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Trump Administration Will Impose New Sanctions on Russia After Nerve Agent Attack
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9 Aug 2018 02:07 PM EST

By Laura Tucker, Staff writer; Image: Investigation of Assassination Attempt on Sergei Skripal (Image source: Peter Curbishley via Wikimedia Commons)

 

It would seem the Trump administration can't decide where it stands with Russia. Accused of colluding with the Vladimir Putin-led nation during the 2016 presidential election, the administration, and Donald Trump himself, have denied collusion, said they want to work with them, honored them, met with them, blamed them, etc.

This time they are announcing they are imposing new sanctions on Russia after the nerve agent attack that was meant to assassinate Sergei Skripal, a British citizen and ex-Russian intelligence officer, and his daughter.

Trump in the past has resisted the efforts of Congress to impose sanctions on Russia for their interference in his election in 2016. However, this time he is required to act based on a 1991 law once it was determined that Russia was responsible for a chemical or biological weapons attack.

The State Department issued a statement that said Secretary of State Mike Pompeo had determined Russia was responsible after the British government had concluded the same.

Russia was informed on Wednesday that they were being slapped with the sanctions, though they have denied responsibility for the nerve agent attack.

The first new sanction will take effect in two weeks and will include a broad ban on technology exports into Russia. While most technology related to national security is already restricted, some is still permitted. Yet, an official speaking on anonymity said nearly all export requests, including electronics and engines, will be denied once the new ban is in place.

The 1991 law requires a choice of additional measures unless Russia agrees within 90 days to stop the use of all chemical weapons and allows inspections to confirm they have been eliminated. These additional measures include the U.S. withdrawing its support for international loans and U.S. bank loans, Russian airlines' landing rights being prohibited, and diplomatic relations being suspended.

The export bans will apply to all enterprises in Russia that are state-owned or state-funded, a category the official said could amount to 70 percent of the Russian economy and 40 percent of the workforce.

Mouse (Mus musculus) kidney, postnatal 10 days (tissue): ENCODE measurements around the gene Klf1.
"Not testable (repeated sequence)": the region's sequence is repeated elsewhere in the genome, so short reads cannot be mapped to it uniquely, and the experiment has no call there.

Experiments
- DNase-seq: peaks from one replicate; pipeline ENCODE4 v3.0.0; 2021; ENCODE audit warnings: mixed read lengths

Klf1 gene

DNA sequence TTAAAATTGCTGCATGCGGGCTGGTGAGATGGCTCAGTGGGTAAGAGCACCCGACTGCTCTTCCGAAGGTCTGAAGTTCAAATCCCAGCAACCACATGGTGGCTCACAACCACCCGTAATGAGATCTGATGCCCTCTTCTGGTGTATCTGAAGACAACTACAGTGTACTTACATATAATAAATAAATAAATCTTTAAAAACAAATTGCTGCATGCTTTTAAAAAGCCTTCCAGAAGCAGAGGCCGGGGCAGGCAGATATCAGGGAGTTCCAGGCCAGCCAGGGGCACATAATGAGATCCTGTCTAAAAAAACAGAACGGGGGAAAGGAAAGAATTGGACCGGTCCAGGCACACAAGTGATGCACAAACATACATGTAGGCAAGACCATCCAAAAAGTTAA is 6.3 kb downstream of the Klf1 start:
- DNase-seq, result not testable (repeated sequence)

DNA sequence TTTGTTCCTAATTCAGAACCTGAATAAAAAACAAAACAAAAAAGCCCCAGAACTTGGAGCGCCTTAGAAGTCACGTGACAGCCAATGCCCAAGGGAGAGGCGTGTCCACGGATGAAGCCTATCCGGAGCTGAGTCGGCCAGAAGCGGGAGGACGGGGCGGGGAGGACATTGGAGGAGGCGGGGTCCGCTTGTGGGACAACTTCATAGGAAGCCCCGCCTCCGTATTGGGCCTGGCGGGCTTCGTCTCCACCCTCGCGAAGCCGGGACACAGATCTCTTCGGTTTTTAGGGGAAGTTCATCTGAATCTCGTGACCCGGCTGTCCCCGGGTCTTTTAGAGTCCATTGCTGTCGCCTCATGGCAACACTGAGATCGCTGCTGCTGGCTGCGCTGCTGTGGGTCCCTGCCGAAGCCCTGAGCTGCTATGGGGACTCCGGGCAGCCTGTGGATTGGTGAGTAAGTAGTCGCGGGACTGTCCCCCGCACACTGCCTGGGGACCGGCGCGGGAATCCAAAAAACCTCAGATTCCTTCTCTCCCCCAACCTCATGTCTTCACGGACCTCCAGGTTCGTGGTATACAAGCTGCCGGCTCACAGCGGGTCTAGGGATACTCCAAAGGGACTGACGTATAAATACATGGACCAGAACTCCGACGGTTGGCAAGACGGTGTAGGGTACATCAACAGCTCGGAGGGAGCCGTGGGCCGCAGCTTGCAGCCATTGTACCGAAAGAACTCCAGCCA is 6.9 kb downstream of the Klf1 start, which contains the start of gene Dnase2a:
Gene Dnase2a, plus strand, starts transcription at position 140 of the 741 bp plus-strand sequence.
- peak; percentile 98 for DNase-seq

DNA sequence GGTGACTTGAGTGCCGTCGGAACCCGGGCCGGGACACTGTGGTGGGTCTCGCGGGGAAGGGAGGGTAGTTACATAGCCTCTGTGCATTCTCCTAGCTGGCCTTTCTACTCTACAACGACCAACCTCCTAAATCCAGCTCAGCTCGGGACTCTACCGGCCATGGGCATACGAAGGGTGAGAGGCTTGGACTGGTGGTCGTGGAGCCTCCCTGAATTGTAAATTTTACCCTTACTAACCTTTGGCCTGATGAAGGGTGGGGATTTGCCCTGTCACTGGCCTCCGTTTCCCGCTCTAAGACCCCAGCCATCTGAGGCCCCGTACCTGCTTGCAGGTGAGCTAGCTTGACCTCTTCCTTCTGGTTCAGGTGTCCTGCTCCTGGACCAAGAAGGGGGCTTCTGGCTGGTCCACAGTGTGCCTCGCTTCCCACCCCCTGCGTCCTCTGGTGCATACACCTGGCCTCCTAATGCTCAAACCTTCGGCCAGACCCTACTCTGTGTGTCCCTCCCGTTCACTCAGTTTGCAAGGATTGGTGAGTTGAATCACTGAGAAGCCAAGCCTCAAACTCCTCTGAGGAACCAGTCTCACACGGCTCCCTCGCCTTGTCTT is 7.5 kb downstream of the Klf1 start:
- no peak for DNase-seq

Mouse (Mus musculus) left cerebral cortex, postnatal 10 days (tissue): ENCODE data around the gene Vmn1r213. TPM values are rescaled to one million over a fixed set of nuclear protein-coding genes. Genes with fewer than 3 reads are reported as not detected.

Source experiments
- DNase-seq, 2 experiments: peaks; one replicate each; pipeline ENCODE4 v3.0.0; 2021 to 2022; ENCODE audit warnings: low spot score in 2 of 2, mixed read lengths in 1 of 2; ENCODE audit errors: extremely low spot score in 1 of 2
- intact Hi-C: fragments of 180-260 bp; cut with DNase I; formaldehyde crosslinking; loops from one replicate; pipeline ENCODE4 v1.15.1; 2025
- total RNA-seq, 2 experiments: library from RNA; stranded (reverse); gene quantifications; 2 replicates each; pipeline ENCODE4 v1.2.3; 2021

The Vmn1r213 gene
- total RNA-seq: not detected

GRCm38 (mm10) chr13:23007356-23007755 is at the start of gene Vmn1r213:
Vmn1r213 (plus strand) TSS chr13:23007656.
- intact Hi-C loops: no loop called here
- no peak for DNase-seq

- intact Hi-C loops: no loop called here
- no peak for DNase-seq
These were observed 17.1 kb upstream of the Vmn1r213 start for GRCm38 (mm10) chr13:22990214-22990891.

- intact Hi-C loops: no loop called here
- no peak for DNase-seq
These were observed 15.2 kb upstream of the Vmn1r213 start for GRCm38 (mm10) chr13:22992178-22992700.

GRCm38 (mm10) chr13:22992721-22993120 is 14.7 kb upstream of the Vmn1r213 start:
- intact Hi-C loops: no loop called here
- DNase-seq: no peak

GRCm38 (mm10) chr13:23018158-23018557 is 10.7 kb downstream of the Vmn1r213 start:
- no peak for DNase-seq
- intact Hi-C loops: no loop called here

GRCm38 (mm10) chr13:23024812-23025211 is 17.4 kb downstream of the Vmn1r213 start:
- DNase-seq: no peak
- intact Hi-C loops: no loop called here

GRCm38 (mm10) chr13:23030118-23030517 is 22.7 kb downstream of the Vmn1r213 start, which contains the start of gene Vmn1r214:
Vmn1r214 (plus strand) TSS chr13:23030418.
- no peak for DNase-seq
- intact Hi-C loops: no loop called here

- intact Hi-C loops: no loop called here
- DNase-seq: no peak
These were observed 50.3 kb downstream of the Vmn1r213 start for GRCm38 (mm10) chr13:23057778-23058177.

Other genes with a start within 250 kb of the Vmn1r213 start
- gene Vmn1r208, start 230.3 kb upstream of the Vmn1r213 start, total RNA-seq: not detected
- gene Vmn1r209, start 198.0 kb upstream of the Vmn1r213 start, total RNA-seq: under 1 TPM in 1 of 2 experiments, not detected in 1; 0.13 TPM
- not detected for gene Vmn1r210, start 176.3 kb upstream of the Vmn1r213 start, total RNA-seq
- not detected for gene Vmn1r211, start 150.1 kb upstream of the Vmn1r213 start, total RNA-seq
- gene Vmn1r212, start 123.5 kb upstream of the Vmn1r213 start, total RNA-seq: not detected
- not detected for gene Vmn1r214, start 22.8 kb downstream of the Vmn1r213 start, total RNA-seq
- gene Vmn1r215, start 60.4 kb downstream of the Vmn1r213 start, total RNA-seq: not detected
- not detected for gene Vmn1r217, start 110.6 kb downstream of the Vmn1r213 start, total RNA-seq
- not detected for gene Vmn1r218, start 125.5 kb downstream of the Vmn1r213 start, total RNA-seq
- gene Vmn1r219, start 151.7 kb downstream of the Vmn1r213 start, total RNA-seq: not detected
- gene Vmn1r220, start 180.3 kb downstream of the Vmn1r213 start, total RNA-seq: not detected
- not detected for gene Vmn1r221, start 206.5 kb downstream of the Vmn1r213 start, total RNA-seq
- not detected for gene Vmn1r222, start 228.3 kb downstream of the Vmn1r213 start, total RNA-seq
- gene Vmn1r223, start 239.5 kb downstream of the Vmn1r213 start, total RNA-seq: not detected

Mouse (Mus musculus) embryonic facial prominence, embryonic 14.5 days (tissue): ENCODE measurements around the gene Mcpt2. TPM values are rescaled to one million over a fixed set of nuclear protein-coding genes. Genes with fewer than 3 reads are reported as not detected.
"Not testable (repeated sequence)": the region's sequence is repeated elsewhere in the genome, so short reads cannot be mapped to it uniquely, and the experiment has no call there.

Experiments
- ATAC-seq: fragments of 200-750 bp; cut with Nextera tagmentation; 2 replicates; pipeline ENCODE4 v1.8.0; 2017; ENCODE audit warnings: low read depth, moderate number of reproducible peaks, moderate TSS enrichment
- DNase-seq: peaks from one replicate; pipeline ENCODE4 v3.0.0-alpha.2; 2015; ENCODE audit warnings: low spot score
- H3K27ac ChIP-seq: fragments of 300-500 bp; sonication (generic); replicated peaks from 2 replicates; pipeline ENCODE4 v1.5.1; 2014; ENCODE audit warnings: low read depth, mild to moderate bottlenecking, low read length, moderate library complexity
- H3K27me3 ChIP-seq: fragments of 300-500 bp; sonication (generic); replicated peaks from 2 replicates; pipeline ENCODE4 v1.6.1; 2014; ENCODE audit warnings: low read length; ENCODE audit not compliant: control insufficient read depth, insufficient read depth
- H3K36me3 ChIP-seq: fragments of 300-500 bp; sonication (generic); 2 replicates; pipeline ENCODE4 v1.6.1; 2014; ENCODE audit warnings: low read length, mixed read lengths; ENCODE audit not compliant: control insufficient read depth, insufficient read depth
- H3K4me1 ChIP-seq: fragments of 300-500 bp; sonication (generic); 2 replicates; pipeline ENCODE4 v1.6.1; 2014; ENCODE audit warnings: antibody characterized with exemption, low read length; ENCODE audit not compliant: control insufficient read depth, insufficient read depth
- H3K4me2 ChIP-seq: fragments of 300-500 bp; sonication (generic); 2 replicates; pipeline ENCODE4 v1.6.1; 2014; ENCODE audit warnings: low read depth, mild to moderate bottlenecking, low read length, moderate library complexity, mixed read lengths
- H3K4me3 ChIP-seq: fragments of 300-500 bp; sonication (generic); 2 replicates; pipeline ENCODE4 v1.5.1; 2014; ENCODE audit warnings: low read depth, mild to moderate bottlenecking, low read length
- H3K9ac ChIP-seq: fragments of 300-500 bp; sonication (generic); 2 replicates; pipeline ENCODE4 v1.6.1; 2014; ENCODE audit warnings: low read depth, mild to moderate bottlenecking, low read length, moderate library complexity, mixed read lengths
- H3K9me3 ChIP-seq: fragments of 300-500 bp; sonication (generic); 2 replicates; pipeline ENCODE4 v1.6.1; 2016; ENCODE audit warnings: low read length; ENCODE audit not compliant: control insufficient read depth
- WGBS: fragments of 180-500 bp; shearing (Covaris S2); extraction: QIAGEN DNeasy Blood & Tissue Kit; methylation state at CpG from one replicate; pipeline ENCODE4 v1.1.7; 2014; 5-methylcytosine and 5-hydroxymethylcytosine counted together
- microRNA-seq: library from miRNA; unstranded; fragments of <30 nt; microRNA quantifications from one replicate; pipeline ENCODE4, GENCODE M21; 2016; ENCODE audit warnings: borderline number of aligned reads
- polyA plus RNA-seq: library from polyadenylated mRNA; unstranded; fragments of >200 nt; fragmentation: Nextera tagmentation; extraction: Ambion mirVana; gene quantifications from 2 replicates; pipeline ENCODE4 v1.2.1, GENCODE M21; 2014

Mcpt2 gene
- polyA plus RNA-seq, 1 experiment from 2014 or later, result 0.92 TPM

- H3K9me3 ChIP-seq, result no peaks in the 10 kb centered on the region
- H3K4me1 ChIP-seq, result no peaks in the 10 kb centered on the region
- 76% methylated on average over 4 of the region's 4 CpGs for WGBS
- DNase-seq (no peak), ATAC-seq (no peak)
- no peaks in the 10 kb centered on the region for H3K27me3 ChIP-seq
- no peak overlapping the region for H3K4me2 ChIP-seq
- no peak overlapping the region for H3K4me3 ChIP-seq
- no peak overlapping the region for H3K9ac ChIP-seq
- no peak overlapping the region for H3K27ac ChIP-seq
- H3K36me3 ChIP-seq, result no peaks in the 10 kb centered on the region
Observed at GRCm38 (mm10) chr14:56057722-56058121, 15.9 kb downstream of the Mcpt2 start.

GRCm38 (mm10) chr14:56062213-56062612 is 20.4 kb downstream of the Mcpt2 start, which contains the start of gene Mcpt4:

Two-way trade between Russia and the U.S. amounted to $38 billion in 2013, according to the Office of the U.S. Trade Representative. That amount is believed to have decreased in the years since.

There will likely be some U.S. technology exports that will get waivers allowed under the law. This includes equipment that is needed for the International Space Station and commercial airliner parts so that air safety isn't compromised.

While the 1991 law allows the president to determine it is in the national-security interest of the U.S. to waive the mandated sanctions, the State Department official said there was no contradiction between Trump's efforts to improve relations with Russia and the sanctions being imposed.

"This is a question not of Russia policy, per se, but of implementing laws that Congress has put in place," said the official. "This is not about different bits of the administration going in different directions. We are all one administration, and we're all on the same page here.

"We are tough on Russia, and at the same time we're quite committed to working to maintain relations because there are important things at stake here. We work on cooperative things where it is possible to do so, and we cry foul when it's necessary to do so."

A few weeks after the Skripals were affected by the nerve agent attack, Trump, along with leaders from France, Germany, and Britain, signed a statement that blamed Russia for the assassination attempt. As a Russian military officer, Skripal was convicted of spying for Britain, where he settled after a 2010 prisoner exchange.

The statement required Russia to "address all questions" that related to the attack and provide "full and complete disclosure" of their program to produce Novichok, the nerve agent used in the attack.

Along with that statement, Trump also moved to expel 60 Russians, including a dozen who were identified as intelligence officers. He also closed the Russian consulate in Seattle. Other Western countries took similar actions.

British Prime Minister Theresa May requested that Trump talk to Vladimir Putin about the attack when the two men met in Helsinki last month, yet the meeting was done in private, so it's unknown if he addressed it or not.

Two British citizens, Charlie Rowley and Dawn Sturgess, who were living near Salisbury where the Skripals were poisoned, came in contact with Novichok in June. Rowley thought the poison was from a bottle of what he believed to be perfume he found on the ground and gave to his girlfriend, Sturgess.

Both became sick with what the British government determined was Novichok, although they are not sure if it is the same batch that was used in the attack on the Skripals. Sturgess died a week after being exposed. 

The 1991 law was acted on in 2017 as well. New sanctions were imposed on North Korea after a chemical attack killed the estranged half brother of Kim Jong Un in the international airport in Kuala Lumpur, Malaysia.

 

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